Porter ties U.S. withdrawal from Iraq to $9 gasoline

Corrections
CLARIFICATION - 09/01/07 -- A headline in Thursday’s Review-Journal attributed to Rep. Jon Porter, R-Nev., a suggestion that a premature withdrawal of U.S. troops from Iraq could result in the rise in the price of gasoline to $9 a gallon. In fact, Porter merely was relaying such a suggestion, which originated with officials with whom he spoke during his recent trip to Iraq.

WASHINGTON -- Gasoline prices could rise to about $9 per gallon if the United States withdraws troops from Iraq prematurely, Rep. Jon Porter said he was told on a trip to Iraq that ended this week.

The Nevada Republican, who returned Tuesday from his fourth trip to Iraq, met with U.S. Army Gen. David Petraeus, U.S. Ambassador Ryan Crocker, Iraqi Deputy President Tariq al-Hashimi and Iraqi Deputy Prime Minister Barham Saleh.

"To a person, they said there would be genocide, gas prices in the U.S. would rise to eight or nine dollars a gallon, al-Qaida would continue its expansion, and Iran would take over that portion of the world if we leave," Porter said Wednesday in a phone interview from Las Vegas.

Porter did not elaborate on the assessment that gasoline prices could spike. His spokesman, Matt Leffingwell, said afterward that the scenario "makes sense if Iran moves into Iraq."

Porter "can't speculate directly on what is going to happen with gas prices, but the market prices for oil reflect the stability in that region," Leffingwell said.

Petraeus and Crocker offered a "blunt" assessment of the situation, Porter said.

Although Petraeus did not discuss the much anticipated Iraq status report he plans to release in September, Porter said the general told him the U.S. troop surge was working.

But Porter stopped short of saying he would support Petraeus' report.

"This was not unlike my trip there in January. I saw a lot of successes, and I noticed substantial improvement in Baghdad," said Porter, who has traveled to Iraq three times in the past 18 months.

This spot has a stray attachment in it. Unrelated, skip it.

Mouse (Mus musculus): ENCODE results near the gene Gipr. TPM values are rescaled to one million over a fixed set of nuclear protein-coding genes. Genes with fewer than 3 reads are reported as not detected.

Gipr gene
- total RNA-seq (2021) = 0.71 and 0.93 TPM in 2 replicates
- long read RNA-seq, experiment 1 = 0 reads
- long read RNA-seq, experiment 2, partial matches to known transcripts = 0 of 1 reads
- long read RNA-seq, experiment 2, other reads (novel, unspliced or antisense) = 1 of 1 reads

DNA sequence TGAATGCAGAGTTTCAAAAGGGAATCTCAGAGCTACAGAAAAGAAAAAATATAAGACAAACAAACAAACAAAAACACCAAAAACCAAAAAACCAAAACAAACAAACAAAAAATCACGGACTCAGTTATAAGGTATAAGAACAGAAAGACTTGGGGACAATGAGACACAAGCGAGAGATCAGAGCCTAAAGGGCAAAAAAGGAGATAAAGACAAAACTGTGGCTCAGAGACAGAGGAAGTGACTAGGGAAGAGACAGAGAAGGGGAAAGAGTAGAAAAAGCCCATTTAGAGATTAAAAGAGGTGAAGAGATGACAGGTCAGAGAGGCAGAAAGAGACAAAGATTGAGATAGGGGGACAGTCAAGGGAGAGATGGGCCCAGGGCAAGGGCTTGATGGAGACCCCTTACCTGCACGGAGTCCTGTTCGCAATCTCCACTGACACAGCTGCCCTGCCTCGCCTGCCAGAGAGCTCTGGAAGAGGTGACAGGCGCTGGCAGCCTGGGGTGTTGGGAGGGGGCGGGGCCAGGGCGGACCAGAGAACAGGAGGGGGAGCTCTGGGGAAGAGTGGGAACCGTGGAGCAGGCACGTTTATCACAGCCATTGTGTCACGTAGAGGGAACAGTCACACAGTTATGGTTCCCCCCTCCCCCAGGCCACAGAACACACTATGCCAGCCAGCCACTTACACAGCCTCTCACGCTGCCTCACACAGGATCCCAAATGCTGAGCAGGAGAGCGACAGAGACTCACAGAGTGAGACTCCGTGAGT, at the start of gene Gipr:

As lawmakers warm up for a renewal of the Iraq war debate in the fall, Porter accused Democrats of failing to offer solutions to the war and avoiding a debate on the ramifications of withdrawal.

He said that some Democratic organizations, including the Searchlight Leadership Fund operated by Sen. Harry Reid, D-Nev., have funded anti-war groups. The Searchlight Leadership Fund made $5,000 donations to VoteVets.Org in 2006 and again earlier this year, according to federal records.

"They're entitled to their opinion, but they ought to be honest with Nevadans about where they're getting their money," Porter said of the anti-war organizations.

Reid spokesman Jon Summers said Porter is not "fully up to speed" with the Senate's actions on Iraq.

"Democrats have put forward a number of solutions to change course in Iraq, but Republican obstructionists continue to throw up roadblocks," Summers said. As for Democrats funding anti-war groups, "did (Porter) happen to mention the Republican organizations that are funding pro-war groups?"

Democrats claim that organizations defending President Bush's war strategy, such as Vets for Freedom or the newly formed Freedom's Watch, are fronts linked to the Bush administration whose aim is to attack Democrats and boost GOP fortunes in Congress.

Reps. Ellen Tauscher, D-Calif., and Jim Moran, D-Va., joined Porter on the taxpayer-funded trip, which began Aug. 23 and included stops in Kuwait and Baghdad.

 

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